Compassionate Eating as Care of Creation

By Matthew C Halteman

I was introduced to Professor Matt Halteman by an ASWA member who told me that I really should read his some of his work.

I found out about a wonderful little booklet entitled ‘Compassionate Eating as Care of Creation'. It is published by the Humane Society of the United States where it serves as an integral component of a new national initiative - HSUS Animals and Religion - that seeks to promote concern for animals among religious audiences. A limited number of copies of the book are available via the ASWA shop.  It is also available as a download free of charge online in pdf format at the Humane Research of the United States Faith Outreach website:

Although based in the USA, Matt Halteman is also a fellow at the Oxford Centre for Animal Ethics. He is Assistant Professor of Philosophy at Calvin College in Grand Rapids, Michigan. He holds a PhD in philosophy from the University of Notre Dame, and has published in the fields of 20th century European Philosophy and Animal Ethics. His work in the former discipline has appeared, among other places, in Continental Philosophy Review, Notre Dame Philosophical Reviews, and The Philosophical Review. In Animal Ethics, Professor Halteman's research has focused primarily on the importance of moral concern for animals in religious traditions, especially on the spiritual disciplinary prospects of exercising this concern through the daily practice of compassionate eating.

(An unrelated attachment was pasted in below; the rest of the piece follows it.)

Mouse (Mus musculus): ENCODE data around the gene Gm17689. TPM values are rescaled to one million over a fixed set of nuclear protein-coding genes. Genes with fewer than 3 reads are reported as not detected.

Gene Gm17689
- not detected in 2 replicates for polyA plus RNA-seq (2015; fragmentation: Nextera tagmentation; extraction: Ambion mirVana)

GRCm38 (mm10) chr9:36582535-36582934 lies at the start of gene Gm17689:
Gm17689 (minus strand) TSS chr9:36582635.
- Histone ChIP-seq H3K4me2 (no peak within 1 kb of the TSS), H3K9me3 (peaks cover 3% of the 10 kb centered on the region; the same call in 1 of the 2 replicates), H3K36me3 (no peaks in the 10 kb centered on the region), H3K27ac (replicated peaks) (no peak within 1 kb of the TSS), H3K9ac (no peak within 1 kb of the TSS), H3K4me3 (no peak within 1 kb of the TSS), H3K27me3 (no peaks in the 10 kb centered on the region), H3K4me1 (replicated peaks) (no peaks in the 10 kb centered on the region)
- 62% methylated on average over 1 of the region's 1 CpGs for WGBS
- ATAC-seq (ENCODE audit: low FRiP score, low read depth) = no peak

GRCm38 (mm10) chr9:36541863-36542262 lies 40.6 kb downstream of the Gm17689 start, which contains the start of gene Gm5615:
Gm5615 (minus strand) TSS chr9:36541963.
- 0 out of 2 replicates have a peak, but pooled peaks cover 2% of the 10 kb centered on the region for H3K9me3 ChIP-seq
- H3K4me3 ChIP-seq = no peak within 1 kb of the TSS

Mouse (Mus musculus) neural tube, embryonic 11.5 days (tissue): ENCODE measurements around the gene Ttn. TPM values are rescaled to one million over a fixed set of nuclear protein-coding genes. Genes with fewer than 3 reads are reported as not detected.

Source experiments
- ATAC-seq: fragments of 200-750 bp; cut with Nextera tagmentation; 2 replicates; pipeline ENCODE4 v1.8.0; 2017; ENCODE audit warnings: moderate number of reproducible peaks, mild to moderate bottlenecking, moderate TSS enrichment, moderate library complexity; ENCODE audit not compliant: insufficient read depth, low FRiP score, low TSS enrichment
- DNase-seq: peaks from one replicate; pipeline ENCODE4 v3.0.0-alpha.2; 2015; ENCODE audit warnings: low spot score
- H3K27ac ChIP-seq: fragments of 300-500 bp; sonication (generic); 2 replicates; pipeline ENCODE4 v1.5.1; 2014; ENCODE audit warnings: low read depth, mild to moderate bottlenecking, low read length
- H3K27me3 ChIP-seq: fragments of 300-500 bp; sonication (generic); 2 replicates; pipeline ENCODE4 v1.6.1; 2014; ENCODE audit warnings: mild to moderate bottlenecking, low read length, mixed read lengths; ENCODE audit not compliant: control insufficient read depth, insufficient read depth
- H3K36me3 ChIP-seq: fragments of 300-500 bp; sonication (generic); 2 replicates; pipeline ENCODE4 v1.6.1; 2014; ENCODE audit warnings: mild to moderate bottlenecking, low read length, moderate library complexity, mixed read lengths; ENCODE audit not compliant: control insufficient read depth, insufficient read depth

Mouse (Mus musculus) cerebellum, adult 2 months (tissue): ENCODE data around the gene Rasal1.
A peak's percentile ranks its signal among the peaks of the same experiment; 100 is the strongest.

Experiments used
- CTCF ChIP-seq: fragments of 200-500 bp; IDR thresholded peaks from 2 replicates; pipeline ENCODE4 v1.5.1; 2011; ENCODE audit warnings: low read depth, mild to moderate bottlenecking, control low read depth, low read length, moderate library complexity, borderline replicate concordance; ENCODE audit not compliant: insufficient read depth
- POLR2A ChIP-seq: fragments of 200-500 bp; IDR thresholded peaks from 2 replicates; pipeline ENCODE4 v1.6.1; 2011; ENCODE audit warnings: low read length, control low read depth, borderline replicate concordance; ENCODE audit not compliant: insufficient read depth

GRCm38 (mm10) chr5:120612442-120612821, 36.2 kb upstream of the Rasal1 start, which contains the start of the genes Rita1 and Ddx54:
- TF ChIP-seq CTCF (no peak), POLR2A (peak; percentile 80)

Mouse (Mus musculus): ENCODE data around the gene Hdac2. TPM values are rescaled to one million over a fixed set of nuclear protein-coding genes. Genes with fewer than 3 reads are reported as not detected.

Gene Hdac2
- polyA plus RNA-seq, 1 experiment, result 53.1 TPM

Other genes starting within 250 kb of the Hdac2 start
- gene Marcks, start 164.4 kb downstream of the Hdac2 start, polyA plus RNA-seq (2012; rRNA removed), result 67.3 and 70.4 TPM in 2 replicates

Professor Halteman's animal ethics and activism course, ‘Peaceable Kingdom: Transforming Our Relationships With Animals', was recently honoured with the 2007 Animals and Society Course Award for Innovation. His guiding aspiration is to produce work that facilitates fruitful interaction between scholars and activists for the purpose of engendering well-researched, well-argued public education on the moral standing of animals.

The booklet is very readable for those of us who are not scholars and contains colour photographs. It covers such subjects as ‘Compassionate Eating as a Spiritual Discipline' and Compassionate Eating - An Ecumenical Christian Vision. Professor Halteman also covers an important section on Factory Farming and the Hidden costs to Human Beings, the Environment and also of course to the animals themselves.

Touchingly, when he thanks all those at the end who helped him with the booklet, he saves his final comment for his wife Susan ‘whose deep compassion for animals helped me see the faces of unique individuals where once I had only seen beasts'.

Samantha Chandler